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NCAA President Says Sanctions in College Basketball Corruption Scandal Will Take Time

With ongoing trials surrounding the college basketball corruption scandal, it is unlikely that the NCAA will be able to resolve their investigation before March Madness.

NCAA president Mark Emmert said Wednesday that investigations are underway based on information gathered by federal authorities in the college basketball corruption scandal. He added that those investigations are not likely to be resolved during the 2018–19 season as the trials will still be ongoing.

“This whole incident has cast a very bad light on college basketball and we need to deal with it as effectively as we can,” Emmert told reporters after speaking at the Learfield Sports Business Journal Intercollegiate Athletics Forum, per Yahoo Sports. “We’re not going to have everything wrapped by the Final Four because these trials are still going to be going on.”

The first of three federal trials concluded in October. A jury determined that Adidas executive Jim Gatto, former Adidas consultant Merl Code and would-be agent Christian Dawkins were each guilty on all counts of committing wire fraud, as well as conspiracy to commit wire fraud.

Gatto was found guilty on three counts; Dawkins and Code were found guilty on each of theirs. All three men will be sentenced on March 5, 2019, and they will remain out on bond until then. 

Dawkins's lawyer said that he plans on appealing. A timeline for the appeal has not yet been determined.

The prosecution's case in the trial centered around the argument that by conspiring to pay basketball recruits (which would render the players ineligible under NCAA rules), the trio of men defrauded universities, whose athletic scholarships were thus awarded under false pretenses.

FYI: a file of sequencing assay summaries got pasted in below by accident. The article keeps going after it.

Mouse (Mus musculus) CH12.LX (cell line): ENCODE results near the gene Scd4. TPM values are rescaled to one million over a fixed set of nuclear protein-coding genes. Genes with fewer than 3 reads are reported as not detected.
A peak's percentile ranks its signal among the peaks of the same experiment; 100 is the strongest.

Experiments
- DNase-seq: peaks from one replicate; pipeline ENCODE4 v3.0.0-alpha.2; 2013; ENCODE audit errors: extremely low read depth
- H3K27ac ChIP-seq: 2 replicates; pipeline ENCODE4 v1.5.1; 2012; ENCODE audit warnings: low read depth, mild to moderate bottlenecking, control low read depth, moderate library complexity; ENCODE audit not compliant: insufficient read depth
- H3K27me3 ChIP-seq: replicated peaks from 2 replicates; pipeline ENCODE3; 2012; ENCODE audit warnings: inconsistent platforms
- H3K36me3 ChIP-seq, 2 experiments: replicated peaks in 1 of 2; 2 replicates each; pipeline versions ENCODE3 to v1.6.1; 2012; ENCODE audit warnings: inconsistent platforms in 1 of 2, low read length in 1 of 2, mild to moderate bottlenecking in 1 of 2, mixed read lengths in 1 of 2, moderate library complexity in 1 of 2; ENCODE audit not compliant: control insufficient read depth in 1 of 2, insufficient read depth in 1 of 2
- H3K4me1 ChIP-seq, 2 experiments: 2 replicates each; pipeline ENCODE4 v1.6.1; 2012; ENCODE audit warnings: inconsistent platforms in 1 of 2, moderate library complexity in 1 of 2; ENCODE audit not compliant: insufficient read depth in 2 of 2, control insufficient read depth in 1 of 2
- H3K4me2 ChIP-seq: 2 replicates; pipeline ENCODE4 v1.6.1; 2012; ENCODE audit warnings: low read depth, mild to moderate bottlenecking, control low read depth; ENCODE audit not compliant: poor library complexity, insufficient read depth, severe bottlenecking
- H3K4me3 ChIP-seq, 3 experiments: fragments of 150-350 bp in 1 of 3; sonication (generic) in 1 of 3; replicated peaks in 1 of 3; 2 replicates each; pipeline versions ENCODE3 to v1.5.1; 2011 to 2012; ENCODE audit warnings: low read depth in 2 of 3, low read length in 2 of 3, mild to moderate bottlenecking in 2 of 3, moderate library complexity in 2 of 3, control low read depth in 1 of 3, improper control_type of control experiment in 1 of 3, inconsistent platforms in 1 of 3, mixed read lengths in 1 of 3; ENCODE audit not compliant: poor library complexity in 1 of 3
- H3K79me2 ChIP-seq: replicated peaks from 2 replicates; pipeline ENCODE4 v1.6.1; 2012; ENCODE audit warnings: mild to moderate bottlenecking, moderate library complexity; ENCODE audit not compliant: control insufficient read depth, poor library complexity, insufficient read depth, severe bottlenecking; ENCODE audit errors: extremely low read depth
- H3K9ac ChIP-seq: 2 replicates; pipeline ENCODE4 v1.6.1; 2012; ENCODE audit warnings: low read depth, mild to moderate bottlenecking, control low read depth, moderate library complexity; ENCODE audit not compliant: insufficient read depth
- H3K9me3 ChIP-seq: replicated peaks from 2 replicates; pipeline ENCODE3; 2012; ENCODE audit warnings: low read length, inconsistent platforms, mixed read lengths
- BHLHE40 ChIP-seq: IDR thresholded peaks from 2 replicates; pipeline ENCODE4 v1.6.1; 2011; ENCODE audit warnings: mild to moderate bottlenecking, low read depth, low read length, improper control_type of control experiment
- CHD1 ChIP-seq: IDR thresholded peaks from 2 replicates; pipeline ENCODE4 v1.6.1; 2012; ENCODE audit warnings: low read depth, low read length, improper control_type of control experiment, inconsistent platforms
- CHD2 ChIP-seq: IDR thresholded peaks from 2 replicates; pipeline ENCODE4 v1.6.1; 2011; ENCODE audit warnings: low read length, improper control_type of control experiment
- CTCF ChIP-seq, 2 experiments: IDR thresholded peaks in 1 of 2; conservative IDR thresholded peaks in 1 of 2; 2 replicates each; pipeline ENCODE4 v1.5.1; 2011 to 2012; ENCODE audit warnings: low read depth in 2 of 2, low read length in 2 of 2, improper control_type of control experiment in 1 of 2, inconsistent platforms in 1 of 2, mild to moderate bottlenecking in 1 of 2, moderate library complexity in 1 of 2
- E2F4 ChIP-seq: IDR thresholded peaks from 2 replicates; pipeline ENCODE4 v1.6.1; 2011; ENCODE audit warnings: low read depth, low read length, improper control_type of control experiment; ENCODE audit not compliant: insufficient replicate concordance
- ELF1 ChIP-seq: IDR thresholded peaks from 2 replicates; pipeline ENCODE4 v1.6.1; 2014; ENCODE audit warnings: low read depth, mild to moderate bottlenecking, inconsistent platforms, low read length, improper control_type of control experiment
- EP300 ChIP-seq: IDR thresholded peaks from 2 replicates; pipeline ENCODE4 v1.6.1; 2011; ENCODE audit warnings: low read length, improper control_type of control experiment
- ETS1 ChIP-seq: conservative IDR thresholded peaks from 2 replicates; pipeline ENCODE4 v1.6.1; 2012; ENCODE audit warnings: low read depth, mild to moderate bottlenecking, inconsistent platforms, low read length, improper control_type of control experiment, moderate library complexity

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In September 2017, the Federal Bureau of Investigation charged several college coaches for their connection with a corruption scheme, asserting that they and others lied and used their stature to influence high schools recruits to sign with schools.

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Two more trials will be conducted in 2019 focused on the coaches: one involving former Auburn assistant coach Chuck Person and Atlanta clothier Rashan Michel is slated for February and another involving former Arizona assistant Emanuel “Book” Richardson, former USC assistant Tony Bland and former Oklahoma State assistant Lamont Evans is scheduled for April.

Emmert noted that these ongoing trials limit the NCAA's ability to investigate the scandal somewhat. 

“There are still ongoing trials, investigatory work being done by the U.S. Attorney’s office, and we have to be respectful of that,” he said. “We don’t want to inadvertently obstruct any of that justice process. We’re moving forward as assertively as we can, while still having to respect that process. We’re going to do this as quickly as we can but there are still legal challenges out there.”

The NCAA will hand out sanctions related to the federal investigation as applicable after everything is wrapped up, but due to the timing of the investigations and trials, it is unlikely that any schools involved will be ruled ineligible for postseason play in 2019, which Notre Dame coach Mike Brey, also present at the forum, was not pleased with. 

“Maybe there should be more people ineligible.”